That hand-saw is as long as my forearm and my hand with fingers extended--it's a formidable tool!

I'm a steward for this section of the arroyo, which means I pick up trash (there's not much), and pull and cut invasive weeds. I'm only allowed to use hand tools, and I'm not allowed to cut down trees larger in diameter than a wrist, which I interpret quite liberally. Today I sawed down two ten- or twelve-foot tall elms (that's one of them in the middle of the photo at the top of the post), plus removed a few that were only a few feet high, the size of fat fingers at the base (for those I use the loppers).

I employ the trees whole for erosion control, dragging them over to the arroyo banks and placing them in eroded rills, trunk upstream, branches downstream. There they act as water retarders, slowing the flow and letting sediments accumulate to stem bank erosion. As long as these teenage elms don't have any seeds, I like to put them to use, rather then just consign them to the dump.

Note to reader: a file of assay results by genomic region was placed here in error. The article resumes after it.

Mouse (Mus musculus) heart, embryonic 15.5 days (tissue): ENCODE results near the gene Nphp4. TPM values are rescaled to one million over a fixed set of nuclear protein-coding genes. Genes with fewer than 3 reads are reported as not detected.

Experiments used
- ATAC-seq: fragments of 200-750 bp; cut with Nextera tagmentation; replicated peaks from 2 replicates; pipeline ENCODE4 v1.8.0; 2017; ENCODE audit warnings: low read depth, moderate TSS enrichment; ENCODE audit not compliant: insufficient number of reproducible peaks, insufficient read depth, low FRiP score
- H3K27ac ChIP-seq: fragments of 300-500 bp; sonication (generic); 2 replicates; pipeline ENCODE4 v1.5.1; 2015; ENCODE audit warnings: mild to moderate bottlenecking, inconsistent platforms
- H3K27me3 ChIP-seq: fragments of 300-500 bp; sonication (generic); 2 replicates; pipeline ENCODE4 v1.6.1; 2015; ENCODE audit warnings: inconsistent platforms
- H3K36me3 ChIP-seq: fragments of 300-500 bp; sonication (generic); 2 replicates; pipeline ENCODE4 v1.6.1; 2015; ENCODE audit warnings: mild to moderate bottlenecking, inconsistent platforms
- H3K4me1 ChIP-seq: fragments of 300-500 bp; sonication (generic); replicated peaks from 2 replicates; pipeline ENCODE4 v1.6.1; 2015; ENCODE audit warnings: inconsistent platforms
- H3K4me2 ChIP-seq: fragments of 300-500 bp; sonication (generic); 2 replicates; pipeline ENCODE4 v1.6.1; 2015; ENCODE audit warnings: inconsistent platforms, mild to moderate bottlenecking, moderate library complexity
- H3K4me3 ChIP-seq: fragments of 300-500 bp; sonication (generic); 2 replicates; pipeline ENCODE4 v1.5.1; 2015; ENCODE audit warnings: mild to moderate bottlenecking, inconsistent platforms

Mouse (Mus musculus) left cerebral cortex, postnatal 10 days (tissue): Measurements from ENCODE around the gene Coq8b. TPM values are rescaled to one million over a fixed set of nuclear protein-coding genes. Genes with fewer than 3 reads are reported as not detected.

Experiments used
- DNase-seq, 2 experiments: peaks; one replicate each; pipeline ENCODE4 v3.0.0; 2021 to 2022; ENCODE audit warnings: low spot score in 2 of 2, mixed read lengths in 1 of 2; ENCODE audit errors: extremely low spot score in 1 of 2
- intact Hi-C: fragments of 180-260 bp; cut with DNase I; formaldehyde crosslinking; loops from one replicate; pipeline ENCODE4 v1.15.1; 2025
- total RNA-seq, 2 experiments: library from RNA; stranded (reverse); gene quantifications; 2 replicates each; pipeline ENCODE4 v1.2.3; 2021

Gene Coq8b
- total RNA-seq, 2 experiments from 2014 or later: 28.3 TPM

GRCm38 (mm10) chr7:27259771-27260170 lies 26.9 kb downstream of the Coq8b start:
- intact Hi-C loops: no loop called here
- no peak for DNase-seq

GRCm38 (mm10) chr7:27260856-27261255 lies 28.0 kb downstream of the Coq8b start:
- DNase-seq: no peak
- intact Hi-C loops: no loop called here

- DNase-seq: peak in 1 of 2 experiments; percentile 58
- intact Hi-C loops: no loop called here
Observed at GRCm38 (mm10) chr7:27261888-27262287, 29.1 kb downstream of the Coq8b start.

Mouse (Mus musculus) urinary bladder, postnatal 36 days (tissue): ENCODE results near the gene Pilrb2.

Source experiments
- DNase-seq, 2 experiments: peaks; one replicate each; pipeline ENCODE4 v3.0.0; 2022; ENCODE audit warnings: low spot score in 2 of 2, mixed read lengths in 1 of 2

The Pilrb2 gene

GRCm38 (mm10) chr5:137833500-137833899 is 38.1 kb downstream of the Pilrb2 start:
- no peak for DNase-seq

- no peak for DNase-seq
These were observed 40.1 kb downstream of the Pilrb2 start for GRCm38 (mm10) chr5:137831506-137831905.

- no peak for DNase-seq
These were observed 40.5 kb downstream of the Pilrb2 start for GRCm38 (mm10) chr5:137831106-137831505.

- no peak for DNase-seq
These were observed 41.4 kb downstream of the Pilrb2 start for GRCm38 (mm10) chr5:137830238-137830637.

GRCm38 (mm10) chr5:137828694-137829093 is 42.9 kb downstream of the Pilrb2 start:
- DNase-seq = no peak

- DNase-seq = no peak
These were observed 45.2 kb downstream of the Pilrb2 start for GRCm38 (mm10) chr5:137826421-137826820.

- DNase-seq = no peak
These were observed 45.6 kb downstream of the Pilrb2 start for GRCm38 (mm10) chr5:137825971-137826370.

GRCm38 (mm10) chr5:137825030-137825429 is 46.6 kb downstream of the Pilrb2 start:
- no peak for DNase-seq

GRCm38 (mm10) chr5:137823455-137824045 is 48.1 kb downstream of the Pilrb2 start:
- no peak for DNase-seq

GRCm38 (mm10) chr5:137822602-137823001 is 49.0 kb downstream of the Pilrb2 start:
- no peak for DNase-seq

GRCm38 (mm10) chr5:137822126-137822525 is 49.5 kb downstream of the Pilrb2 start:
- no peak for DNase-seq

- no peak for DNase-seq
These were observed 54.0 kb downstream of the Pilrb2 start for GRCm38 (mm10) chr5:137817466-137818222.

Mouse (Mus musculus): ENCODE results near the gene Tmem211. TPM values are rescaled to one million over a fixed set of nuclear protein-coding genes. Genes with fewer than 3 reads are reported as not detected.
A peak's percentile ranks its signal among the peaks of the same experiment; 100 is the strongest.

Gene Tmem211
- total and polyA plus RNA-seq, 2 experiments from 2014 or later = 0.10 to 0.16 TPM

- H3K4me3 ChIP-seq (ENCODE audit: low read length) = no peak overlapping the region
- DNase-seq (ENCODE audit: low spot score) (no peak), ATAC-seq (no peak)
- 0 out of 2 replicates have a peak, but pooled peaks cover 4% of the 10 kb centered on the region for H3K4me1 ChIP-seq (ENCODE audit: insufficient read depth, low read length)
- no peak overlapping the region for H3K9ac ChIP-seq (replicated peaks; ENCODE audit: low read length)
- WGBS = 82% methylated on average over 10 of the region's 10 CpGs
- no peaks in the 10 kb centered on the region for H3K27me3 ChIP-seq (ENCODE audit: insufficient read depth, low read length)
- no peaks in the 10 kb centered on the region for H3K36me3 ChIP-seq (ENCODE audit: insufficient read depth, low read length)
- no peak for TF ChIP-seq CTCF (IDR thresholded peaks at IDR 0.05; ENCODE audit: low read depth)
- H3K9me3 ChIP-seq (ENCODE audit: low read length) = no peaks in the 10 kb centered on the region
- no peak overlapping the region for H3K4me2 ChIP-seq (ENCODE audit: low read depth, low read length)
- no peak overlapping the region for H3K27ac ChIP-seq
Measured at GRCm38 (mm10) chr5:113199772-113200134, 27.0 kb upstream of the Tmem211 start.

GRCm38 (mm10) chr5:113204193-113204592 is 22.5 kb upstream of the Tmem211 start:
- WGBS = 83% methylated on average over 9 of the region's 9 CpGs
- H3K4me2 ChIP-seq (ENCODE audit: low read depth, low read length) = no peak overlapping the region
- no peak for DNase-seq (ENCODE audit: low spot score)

A freshly-cut elm dragged into a side channel for erosion control. 

When I've spent my available time and energy, I dust myself off, clean my tools, and take a moment to look down "my" stretch of arroyo, noting the absence of a few more more Siberian elms. There are many more to remove, but I'm not daunted. I've reclaimed urban waterways before, and I know the power of even one passionate person (even if that one is small and getting old!) to make significant change.

The truth is, the work is good for me: Using hand tools to remove small trees is very good exercise. And by helping this stretch of arroyo become more resilient in the face of climate change, I'm boosting my resilience, and my store of hope, too. 

Looking downstream, with fewer Siberian elms in view...